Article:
Sunday, May 8, 2011

Congratulations Singapore!

Few saw it coming.

Two weeks ago, many scarcely entertained the idea that they would ever witness history unfolding in the form of the Singapore General Election 2011. For many, to consider the potential of the opposition parties in Singapore posing its greatest challenge yet into the thick armor of the PAP’s polished war machine was unthinkable. But that changed, and tonight the election outcome speaks for itself.

While PAP still remains the ruling party, yet the mandate (60.14%) that they received tonight is the lowest ever in its history of elections. Along with that, the loss of Aljunied GRC and the Minister of Foreign Affairs, Mr George Yeo, is a heavy loss to the ruling party. In addition, winning over Marine Parade, Tampines, Moulmein-Kallang by GRC teams led by key cabinet ministers against opposition that are considerably light-weights with very small margin is also an indication of ground sentiments of the PAP. Prior to this, the lowest mandate ever received by the PAP was 61% in 1991, under the leadership of Mr Goh Chok Tong. Immediately after that election, reforms were introduced to improve the public sentiment.

When announcement of the ensuing election was anticipated months ago, many considered, then, that the opposition parties were still to weak as far as the caliber of candidates are concern or that the opposition are seemingly to disperse and un-united to challenge the governing party that has been dominant ever since the independence of this red nation. Well, at least that’s what the mainstream media told us.

That perception changed once nomination day came, especially when the opposition offered very credible candidates in their line-up, one particular Chen Show Mao from the Worker’s Party certainly impressed me substantially along with the articulate Dr Vincent Wijeysingha from the Singapore Democratic Party. I was equally excited to know that Tony Tan Lay Thiam and wife, Hazel Poa (PSC scholars and all) were contesting at my constituency Choa Chu Kang.

Furthermore, aside for Punggol East SMC (with Worker’s Party, Singapore Democratic Alliance and People’s Action Party contesting), the other constituencies (GRC or SMC) saw only a two-party contest. This suggests that there is, in fact, coordination and fruitful outcomes from discussions by the opposition during the pre-elections.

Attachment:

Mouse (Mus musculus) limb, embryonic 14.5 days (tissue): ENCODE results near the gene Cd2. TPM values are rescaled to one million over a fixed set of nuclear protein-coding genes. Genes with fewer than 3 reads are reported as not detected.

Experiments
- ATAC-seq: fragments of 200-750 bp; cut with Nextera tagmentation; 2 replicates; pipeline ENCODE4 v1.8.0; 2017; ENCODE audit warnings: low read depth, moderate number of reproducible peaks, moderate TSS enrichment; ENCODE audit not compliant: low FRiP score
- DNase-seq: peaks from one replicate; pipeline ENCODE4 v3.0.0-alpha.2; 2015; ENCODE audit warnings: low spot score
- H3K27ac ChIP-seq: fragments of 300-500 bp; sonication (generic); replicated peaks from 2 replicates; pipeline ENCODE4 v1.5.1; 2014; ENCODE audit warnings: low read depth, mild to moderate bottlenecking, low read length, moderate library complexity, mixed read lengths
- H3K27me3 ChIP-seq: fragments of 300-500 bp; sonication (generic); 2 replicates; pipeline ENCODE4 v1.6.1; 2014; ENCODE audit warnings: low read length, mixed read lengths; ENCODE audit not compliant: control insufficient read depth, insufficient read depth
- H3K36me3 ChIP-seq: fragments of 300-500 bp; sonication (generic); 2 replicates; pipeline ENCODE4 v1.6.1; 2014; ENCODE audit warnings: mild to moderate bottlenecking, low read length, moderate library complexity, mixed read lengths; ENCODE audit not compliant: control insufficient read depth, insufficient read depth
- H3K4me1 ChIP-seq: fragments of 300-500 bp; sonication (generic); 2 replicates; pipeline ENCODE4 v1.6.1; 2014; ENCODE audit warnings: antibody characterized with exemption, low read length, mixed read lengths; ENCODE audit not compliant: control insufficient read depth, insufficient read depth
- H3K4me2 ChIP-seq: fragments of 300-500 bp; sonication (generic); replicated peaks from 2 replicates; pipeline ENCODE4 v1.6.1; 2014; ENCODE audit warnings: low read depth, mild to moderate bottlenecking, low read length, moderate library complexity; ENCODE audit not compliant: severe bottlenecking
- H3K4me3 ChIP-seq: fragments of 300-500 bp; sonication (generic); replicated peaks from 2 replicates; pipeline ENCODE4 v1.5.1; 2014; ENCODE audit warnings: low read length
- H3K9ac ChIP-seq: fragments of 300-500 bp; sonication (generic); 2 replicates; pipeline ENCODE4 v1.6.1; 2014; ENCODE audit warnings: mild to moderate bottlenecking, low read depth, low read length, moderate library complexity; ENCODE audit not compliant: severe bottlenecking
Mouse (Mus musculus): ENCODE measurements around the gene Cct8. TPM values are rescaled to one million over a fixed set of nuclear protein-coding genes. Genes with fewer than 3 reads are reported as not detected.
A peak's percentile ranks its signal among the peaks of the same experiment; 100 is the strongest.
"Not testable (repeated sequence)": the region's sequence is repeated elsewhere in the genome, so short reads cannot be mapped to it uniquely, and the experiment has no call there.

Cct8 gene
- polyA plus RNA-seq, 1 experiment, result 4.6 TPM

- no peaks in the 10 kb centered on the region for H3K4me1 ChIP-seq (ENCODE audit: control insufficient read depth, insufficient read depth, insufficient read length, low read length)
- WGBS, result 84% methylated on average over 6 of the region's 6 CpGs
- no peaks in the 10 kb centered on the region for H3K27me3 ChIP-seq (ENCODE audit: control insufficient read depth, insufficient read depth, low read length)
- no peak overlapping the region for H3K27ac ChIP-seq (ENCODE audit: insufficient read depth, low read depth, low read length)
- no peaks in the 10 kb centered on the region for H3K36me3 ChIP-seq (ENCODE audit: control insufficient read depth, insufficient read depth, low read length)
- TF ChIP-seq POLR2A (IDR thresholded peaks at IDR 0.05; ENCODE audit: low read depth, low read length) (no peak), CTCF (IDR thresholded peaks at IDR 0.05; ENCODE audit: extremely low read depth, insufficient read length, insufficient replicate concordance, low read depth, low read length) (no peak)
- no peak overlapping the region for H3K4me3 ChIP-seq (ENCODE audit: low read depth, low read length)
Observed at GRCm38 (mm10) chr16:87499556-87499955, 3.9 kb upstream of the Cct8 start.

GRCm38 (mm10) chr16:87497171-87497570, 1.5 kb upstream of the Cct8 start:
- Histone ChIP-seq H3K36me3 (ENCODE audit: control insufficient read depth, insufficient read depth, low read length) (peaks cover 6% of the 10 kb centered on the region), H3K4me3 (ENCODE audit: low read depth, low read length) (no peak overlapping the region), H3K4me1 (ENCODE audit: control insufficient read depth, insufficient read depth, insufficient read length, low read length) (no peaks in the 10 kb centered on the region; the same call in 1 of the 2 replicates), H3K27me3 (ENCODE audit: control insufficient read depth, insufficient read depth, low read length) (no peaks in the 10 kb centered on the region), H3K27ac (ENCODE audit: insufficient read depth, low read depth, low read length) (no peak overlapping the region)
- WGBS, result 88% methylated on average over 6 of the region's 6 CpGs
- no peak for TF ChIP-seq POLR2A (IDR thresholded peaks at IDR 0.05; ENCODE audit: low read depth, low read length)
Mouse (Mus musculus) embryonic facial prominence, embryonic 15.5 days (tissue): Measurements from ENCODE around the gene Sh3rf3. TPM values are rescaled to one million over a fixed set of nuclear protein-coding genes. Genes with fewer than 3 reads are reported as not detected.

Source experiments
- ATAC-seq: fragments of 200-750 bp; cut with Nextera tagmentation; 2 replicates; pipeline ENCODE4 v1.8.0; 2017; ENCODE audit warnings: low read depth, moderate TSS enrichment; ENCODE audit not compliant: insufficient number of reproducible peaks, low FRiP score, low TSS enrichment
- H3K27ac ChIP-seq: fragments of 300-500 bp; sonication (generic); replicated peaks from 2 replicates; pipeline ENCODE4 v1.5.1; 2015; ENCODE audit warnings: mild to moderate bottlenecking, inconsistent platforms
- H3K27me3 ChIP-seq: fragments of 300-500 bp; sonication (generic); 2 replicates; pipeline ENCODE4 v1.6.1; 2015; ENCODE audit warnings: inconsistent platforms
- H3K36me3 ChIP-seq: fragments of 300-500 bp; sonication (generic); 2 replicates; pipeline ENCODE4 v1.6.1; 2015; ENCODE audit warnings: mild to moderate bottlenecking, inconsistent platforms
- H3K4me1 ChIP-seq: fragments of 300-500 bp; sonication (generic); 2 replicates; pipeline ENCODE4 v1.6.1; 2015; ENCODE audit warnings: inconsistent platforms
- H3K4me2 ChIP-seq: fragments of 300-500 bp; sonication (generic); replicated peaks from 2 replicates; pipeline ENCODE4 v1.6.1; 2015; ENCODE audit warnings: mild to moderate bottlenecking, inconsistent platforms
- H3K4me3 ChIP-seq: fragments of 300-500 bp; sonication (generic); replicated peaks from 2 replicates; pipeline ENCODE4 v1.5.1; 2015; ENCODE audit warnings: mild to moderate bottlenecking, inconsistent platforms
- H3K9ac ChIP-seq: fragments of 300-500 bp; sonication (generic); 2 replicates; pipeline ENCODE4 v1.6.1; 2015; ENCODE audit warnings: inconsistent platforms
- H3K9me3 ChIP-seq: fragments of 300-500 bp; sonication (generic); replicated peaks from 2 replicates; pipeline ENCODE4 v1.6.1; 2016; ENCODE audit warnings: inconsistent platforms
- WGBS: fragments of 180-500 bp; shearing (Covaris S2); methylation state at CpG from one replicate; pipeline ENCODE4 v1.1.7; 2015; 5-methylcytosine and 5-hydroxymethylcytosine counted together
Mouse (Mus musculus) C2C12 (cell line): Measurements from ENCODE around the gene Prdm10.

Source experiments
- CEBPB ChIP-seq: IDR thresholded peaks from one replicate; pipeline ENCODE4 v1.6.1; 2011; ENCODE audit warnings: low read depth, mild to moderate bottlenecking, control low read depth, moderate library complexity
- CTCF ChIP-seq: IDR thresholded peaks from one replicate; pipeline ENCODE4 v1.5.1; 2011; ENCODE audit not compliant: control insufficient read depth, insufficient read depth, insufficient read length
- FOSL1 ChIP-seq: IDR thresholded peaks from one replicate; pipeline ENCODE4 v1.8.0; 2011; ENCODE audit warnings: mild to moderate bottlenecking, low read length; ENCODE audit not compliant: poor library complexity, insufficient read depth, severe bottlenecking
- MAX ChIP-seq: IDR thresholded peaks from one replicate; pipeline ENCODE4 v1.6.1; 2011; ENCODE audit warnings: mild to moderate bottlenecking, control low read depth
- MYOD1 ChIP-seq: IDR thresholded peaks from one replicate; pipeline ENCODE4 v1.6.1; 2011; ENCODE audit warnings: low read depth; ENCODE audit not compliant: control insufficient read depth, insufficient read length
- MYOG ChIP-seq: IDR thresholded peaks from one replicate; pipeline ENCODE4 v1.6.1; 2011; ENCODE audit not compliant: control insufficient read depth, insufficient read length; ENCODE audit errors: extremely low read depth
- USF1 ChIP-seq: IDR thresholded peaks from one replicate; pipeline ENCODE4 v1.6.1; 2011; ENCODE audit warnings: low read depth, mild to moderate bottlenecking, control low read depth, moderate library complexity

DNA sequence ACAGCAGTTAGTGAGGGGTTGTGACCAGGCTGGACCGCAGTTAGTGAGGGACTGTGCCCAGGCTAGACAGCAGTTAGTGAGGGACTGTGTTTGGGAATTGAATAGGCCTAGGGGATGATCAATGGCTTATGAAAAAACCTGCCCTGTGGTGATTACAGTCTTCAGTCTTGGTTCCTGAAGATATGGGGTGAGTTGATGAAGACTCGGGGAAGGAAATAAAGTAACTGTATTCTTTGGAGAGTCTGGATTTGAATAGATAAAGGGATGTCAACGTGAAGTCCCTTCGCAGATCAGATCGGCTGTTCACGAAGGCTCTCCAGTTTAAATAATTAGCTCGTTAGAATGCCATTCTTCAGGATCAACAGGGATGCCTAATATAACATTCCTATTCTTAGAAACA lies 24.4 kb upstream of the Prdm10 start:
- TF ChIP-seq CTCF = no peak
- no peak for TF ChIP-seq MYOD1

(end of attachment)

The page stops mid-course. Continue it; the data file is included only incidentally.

In the last nine days of campaigning, we saw many ordinary (and not so ordinary) Singaporeans overcome the “fear barrier” that has insofar existed in Singapore by expressing their opinions and thoughts clearly on social media and other platforms. This most heavily contested election also saw massive crowds especially in opposition rallies. On average, the Worker’s Party pulled 30,000 participants for each of their rallies and who can forget Pritam Singh leading the huge crowd in reciting the Singapore pledge!

Interestingly enough, this election also saw PAP, for the first time, to be on their back foot and having to defend their policies (i.e. Mah Bow Tan, etc.) and even apologizing for some of the mistakes that the administration have made (i.e. PM Lee, Dr Vivian Balakrishnan). I can only imagine what would happen when there are more opposition in parliament. What sort of check and balance would that bring into the parliament? What sort of policy-making process and accountability of our leaders would we, Singaporeans, experienced?

So, the dynamism seen in this election bode well for Singapore and the maturing of its political scene into a more robust system of governance that is accountable to the people that it serves. Many “hot-button” issues were raised in this election and I am sure the PAP is taking down notes. With the lowest ever mandate in Singapore’s history, the PAP would do well to realize that it cannot be business as usual.

Things need to change. In addressing the lament of the people, policies need to be relooked; new fundamentals need to be identified and fresher performance indicators need to be agreed upon - which goes beyond economic growth. In fact a new economic model or approach that benefits the people need to be thought of (i.e. greater focus and emphasize on enterprise, more applicable research product, empowerment, etc.).

Today, Singaporeans have given a clear message that change must come. The leaders from the ruling party, in their speeches, leading up to election and after seem to have understood this. Now, we look forward to see all this in action.

I think, this election has reminded the leaders that it is the people whom these leaders serves and not the other way round. To ask the people to “repent” for their decisions or approaching them in an unreasonable and high-handed manner is not the way to go, anymore. For the next five years, the ruling party has all this time to make the changes mentioned above, otherwise, they will find it more difficult to receive the validation and legitimacy during the next election.

Majulah Singapura.

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